“Services will be delivered on need, using a range of effective providers, including iwi and community groups who have the best reach into the communities they serve,” she said.
Kiro also outlined an array of Labour initiatives that would be repealed, from RMA reforms to Fair Pay Agreements, alongside a more punitive approach to justice such as restoring the “three strikes” legislation.
Labour leader Chris Hipkins said afterwards there was a “lot in the speech that I disagree with”.
“Ultimately, though, it’s the new Government’s agenda and helps us to set out our response.
“I think there were a number of examples in there of sort of bold decisions being made by the incoming Government that actually probably won’t stick up to scrutiny.”
Hipkins was asked about a moment when was seen laughing visibly when Kiro mentioned “strong and stable government”.
“They were talking about strong and stable all the way through the coalition negotiations, which are [now] proving to be anything but,” Hipkins said.
On reports the Government was looking to scrap incentives for public sector workers to speak te reo Māori, alongside other work to decrease its use in favour of English, Hipkins said its previous increasing use was a “source of pride for New Zealanders”.
“When we watch the All Blacks doing the haka overseas, we all feel proud about that. We should actually celebrate the Māori language and culture as New Zealanders. It’s one of the things that makes us different from the rest of the world. It is a treasure for all of New Zealand.”
Hipkins said he thought staff should be incentivised to speak and use te reo at work.
“Te reo Māori is an official language of New Zealand. So we asked government departments to have the capability to be able to work in te reo Māori and to be able to interact with members of the public in te reo Māori. And in order to do that, they have to have a workforce that’s capable of doing that.”
Initiatives to increase te reo in the public sector can be linked to an Act in 2016, which was brought in under a National-led government.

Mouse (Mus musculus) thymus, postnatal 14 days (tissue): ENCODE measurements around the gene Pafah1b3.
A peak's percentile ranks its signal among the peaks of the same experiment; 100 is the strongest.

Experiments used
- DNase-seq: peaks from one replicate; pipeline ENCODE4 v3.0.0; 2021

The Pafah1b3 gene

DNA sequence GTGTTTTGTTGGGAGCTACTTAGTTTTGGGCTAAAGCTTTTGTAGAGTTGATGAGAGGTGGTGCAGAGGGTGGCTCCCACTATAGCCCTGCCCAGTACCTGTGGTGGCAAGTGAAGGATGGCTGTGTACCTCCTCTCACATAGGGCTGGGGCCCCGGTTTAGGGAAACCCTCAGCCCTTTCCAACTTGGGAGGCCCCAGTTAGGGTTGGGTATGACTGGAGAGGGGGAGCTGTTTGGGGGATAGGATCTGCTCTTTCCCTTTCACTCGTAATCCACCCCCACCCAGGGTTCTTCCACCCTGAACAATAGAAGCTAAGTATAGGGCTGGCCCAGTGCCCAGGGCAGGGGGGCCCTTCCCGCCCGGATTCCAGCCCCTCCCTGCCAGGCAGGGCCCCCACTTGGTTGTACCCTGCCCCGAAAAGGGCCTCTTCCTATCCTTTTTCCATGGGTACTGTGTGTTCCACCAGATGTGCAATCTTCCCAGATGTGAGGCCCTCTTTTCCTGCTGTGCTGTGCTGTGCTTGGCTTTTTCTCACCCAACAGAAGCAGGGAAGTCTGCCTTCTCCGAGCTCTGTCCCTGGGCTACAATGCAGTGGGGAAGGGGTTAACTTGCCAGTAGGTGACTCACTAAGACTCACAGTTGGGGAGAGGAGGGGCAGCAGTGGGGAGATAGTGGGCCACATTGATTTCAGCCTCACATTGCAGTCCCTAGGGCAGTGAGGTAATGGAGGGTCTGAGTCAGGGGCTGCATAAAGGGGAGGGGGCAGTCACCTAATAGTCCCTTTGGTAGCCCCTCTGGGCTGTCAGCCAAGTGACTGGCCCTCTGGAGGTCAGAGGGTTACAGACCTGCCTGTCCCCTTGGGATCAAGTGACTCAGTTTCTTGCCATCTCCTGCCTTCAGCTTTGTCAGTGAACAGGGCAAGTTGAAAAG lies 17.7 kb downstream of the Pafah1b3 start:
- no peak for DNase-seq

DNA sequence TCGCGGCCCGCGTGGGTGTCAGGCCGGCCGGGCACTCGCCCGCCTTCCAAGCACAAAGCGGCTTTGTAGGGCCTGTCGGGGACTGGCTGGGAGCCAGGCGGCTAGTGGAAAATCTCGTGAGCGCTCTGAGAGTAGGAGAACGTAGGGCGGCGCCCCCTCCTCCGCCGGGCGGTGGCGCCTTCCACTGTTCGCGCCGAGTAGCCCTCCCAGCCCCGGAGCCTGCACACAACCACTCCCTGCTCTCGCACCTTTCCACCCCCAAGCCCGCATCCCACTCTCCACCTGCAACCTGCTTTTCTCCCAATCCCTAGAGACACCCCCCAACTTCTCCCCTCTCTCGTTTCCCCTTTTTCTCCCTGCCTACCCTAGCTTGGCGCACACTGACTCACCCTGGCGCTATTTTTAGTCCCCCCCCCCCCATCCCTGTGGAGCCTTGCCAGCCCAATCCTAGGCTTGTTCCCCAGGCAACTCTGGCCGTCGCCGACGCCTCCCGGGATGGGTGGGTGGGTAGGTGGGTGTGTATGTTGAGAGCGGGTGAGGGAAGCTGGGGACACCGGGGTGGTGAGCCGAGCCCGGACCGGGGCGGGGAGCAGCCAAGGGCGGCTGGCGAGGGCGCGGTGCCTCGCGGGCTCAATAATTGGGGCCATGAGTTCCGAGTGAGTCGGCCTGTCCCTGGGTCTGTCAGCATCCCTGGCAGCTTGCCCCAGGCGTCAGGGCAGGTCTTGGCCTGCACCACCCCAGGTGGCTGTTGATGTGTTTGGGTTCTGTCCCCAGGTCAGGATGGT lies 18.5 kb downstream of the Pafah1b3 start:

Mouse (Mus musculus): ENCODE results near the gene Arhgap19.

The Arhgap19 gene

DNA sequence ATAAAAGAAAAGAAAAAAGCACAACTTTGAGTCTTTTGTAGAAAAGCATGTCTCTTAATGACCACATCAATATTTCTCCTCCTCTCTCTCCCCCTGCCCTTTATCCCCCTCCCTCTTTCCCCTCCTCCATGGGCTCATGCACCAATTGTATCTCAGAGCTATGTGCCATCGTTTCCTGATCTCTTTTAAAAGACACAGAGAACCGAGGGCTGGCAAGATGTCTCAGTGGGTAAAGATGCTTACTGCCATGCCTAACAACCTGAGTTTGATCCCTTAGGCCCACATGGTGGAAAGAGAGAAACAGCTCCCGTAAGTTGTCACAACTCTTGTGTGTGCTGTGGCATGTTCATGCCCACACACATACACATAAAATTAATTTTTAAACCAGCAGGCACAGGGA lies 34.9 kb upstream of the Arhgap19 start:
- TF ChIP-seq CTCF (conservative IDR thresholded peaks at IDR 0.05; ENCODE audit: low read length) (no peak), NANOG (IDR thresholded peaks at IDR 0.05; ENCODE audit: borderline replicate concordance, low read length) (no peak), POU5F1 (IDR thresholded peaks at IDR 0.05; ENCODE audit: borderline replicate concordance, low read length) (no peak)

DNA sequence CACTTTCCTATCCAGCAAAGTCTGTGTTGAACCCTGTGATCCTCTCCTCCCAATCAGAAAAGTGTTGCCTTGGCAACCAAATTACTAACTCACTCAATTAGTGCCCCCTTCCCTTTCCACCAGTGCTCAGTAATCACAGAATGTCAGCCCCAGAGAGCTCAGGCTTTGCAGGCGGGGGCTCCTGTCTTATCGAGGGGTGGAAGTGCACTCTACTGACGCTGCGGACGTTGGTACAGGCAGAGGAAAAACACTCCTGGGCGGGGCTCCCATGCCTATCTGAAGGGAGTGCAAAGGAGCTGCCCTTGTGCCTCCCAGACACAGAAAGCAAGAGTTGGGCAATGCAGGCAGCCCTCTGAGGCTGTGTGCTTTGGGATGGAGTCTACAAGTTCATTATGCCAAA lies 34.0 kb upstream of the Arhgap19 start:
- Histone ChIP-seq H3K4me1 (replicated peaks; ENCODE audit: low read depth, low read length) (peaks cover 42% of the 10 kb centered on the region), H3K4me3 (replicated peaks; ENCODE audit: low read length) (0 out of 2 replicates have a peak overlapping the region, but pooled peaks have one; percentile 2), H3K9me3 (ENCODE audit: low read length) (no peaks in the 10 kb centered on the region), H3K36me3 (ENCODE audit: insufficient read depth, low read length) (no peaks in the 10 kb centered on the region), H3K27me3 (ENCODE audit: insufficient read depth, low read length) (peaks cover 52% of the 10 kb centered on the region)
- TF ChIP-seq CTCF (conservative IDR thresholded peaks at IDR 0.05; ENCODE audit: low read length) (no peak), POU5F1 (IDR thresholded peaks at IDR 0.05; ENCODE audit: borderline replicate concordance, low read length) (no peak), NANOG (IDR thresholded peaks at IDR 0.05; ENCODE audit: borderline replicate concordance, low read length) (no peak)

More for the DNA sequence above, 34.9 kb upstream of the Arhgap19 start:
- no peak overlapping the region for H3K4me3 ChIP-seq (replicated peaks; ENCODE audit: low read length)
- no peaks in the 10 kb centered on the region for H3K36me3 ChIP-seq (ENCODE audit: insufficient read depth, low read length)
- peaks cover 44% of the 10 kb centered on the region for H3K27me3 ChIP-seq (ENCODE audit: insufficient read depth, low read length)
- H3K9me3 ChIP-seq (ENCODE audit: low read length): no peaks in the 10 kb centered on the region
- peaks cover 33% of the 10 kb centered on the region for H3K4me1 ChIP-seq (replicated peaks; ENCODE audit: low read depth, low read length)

On Waitangi next year, Hipkins said it was “always a place of robust debate” but he had always tried to “strike a unifying tone”.
“That will certainly be my intention next year as well. How the new Government is received will really depend on the decisions they make between now and then.”
Labour’s Māori development spokesman Willie Jackson said the speech was a “tough listen” given Kiro’s background, but they accepted the tikanga/protocol.
“You can’t say a word can you, but incredibly disappointed ... to her talking about the spending, the Māori Health Authority. You hear about the Treaty principles. So again, just the attack in terms of Māori continues.”
Meanwhile, NZ First Cabinet Minister Shane Jones explained why he had written to new Speaker of the House Gerry Brownlee over the conduct of Te Pāti Māori during the Parliamentary swearing-in on Tuesday, when three MPs referred to King Charles III as “Kīngi Harehare” instead of the formal Māori translation of “Kīngi Tīare”.
Co-leader Rawiri Waititi explained Harehare was a common term for Charles - he said he had an uncle with the name - although in some places it can also mean scab, skin rash, and/or something sinister.
“I’m sure that the Clerk of the House was confident that the intent was there but it is arguable whether the term was taking the P, I double S or whether it was a genuine thing,” said Jones.
“If we’re going to see three years of this kind of theatrical behaviour, I certainly don’t want to see any more edible art or wearable art in Parliament.
“What I want the speaker to do is lay down very firmly what his expectations are the decorum of the house the conduct in the house. And if we’re expected all to abide by the letter of the law, then it applies to Winston and I and everyone else.”